Fewer children are growing up in traditional, nuclear families. According to the Pew Research Center, “Fewer than half (46%) of U.S. kids younger than 18 years of age are living in a home with two married heterosexual parents in their first marriage.”
While non-traditional families may be quickly becoming the norm, navigating co-parenting after a divorce can be tricky. Use these strategies to raise healthy, happy children while co-parenting with your ex-spouse.
1. Constructively And Openly Discuss Your Child’s Feelings
In an effort to stay neutral, some parents take it too far, failing to discuss their divorce and new custody arrangements altogether. While it is smart to be mindful and careful about your child’s feelings, doing that means talking about and helping them with this transition.
Keep the conversation focused on them. Give your child or children the opportunity to tell you how they feel about the divorce, and ask if they have any questions. Ask if there is anything you can do to put their mind at ease. Some solutions, Parents.com writes, are easier than you might think. For example, if a child has a favorite activity they wish to continue, make sure you set aside time for that activity at both parents’ homes.
2. Know The Importance Of Professional Mediation
Even those of us with the best intentions need help at times. Divorce can be an emotionally fraught time. Sometimes, in order to make the best decisions for you and your children, it is important to work with divorce lawyers and custody attorneys. Divorce lawyers can help mediate and help you navigate the typical divorce process from divvying up assets to settling on child custody arrangements.
Plus, divorce lawyers help with one of the most difficult parts of the process: determining appropriate child support payments. Child support can be absolutely critical for paying for child care. Among impoverished families, these payments account for 70.3% of households’ annual income. Without professional mediation, it can also feel like putting a dollar amount on how much you love your child. Professionals can help you determine the proper amount for your family and give you access to averages and figures to make certain you do not under- or over-estimate these expenses.
3. Do Not Force Or Encourage Allegiances
Do not speak ill of your ex-partner. Simply put, this creates problems.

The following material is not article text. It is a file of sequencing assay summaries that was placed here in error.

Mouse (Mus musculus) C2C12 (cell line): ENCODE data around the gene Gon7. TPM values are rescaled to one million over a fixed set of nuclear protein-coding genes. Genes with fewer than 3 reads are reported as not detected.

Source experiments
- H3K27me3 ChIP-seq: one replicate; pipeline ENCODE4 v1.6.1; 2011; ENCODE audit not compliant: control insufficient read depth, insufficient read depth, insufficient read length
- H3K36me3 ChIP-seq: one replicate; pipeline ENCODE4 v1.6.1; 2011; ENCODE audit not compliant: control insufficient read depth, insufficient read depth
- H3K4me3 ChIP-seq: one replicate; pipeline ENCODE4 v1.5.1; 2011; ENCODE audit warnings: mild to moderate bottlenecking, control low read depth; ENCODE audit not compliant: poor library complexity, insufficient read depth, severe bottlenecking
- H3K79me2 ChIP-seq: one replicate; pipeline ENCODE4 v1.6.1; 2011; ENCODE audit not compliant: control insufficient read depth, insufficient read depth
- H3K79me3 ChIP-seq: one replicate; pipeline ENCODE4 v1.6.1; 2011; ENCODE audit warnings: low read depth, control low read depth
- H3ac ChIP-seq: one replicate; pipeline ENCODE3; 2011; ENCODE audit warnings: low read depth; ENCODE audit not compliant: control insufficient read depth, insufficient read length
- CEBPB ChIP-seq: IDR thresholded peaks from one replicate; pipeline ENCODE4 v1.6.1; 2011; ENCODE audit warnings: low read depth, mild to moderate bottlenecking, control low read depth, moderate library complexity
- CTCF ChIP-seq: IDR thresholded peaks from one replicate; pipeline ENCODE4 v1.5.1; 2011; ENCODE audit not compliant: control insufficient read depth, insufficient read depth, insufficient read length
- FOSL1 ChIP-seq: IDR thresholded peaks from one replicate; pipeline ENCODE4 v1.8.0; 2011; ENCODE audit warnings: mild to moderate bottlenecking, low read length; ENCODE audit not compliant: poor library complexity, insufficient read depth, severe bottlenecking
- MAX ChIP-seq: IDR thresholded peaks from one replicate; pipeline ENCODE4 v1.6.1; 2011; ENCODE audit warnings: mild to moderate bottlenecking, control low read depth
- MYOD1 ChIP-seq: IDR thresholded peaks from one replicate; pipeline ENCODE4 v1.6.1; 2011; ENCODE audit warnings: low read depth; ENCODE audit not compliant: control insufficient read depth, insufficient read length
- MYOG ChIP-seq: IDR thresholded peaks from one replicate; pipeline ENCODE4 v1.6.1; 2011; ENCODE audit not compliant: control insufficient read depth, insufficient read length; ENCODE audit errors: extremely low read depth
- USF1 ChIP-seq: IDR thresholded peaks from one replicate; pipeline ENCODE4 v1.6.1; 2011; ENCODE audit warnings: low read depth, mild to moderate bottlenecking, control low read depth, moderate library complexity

Remember, you share your child with your ex-partner. Criticizing your spouse may sound like an attack on your child as well — after all, in most cases, they have half of your ex-spouse’s DNA. Plus, this criticism may make children feel pressured to take sides and/or defend their other parent. If you need to air your frustrations, talk to a therapist or a friend in confidence.
4. Map Out The Logistics
Sometimes, being transparent about your custody arrangement and your child’s new schedule can go a long way to put him or her at ease. Put up a large calendar for your child to see. Clearly mark the days at your house, and at your spouse’s, weeks in advance. Use fun stickers to differentiate the days. Make sure your child knows who will be picking them up from school or taking them to their next extracurricular activity.
5. Learn And Practice The Three Ps
According to GOOP, the three Ps are personalize, patience, and process. When problems crop up — and they will — try to look at it as an obstacle to overcome, not as an opportunity to assign blame. Focus on the issue, not who is at fault for it.
Be patient. Your child is unlikely to adjust overnight. Stay calm and collected as often as you can. Aim for long-term success, not one or two good days.
Keep conversations open and ongoing. Try to be a safe soundboard for your children a much as possible. Encourage them to talk about and feel their feelings.
While there is no secret to co-parenting after divorce, try applying several strategies — like giving your child room to speak, working with divorce lawyers, and putting up a calendar for your child — to increase your chances of success.